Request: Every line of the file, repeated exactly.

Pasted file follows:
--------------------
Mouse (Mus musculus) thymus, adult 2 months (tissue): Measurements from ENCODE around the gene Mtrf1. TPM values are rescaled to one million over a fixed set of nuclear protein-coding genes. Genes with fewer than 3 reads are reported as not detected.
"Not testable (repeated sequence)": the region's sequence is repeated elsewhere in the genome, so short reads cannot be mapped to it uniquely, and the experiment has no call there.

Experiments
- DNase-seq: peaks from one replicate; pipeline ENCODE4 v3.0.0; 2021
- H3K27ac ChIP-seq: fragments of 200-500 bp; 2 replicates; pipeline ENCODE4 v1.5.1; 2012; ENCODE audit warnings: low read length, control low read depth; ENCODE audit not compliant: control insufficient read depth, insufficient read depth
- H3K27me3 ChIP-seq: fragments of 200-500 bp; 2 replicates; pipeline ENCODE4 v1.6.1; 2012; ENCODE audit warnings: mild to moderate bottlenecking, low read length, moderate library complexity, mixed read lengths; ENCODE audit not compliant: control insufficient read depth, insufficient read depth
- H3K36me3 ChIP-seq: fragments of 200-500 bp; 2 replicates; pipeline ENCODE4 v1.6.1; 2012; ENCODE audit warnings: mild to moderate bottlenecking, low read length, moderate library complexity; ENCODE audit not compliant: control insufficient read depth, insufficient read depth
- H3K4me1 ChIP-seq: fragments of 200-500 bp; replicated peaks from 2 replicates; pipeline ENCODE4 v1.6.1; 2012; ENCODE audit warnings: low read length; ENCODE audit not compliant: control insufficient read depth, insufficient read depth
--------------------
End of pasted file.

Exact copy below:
Mouse (Mus musculus) thymus, adult 2 months (tissue): Measurements from ENCODE around the gene Mtrf1. TPM values are rescaled to one million over a fixed set of nuclear protein-coding genes. Genes with fewer than 3 reads are reported as not detected.
"Not testable (repeated sequence)": the region's sequence is repeated elsewhere in the genome, so short reads cannot be mapped to it uniquely, and the experiment has no call there.

Experiments
- DNase-seq: peaks from one replicate; pipeline ENCODE4 v3.0.0; 2021
- H3K27ac ChIP-seq: fragments of 200-500 bp; 2 replicates; pipeline ENCODE4 v1.5.1; 2012; ENCODE audit warnings: low read length, control low read depth; ENCODE audit not compliant: control insufficient read depth, insufficient read depth
- H3K27me3 ChIP-seq: fragments of 200-500 bp; 2 replicates; pipeline ENCODE4 v1.6.1; 2012; ENCODE audit warnings: mild to moderate bottlenecking, low read length, moderate library complexity, mixed read lengths; ENCODE audit not compliant: control insufficient read depth, insufficient read depth
- H3K36me3 ChIP-seq: fragments of 200-500 bp; 2 replicates; pipeline ENCODE4 v1.6.1; 2012; ENCODE audit warnings: mild to moderate bottlenecking, low read length, moderate library complexity; ENCODE audit not compliant: control insufficient read depth, insufficient read depth
- H3K4me1 ChIP-seq: fragments of 200-500 bp; replicated peaks from 2 replicates; pipeline ENCODE4 v1.6.1; 2012; ENCODE audit warnings: low read length; ENCODE audit not compliant: control insufficient read depth, insufficient read depth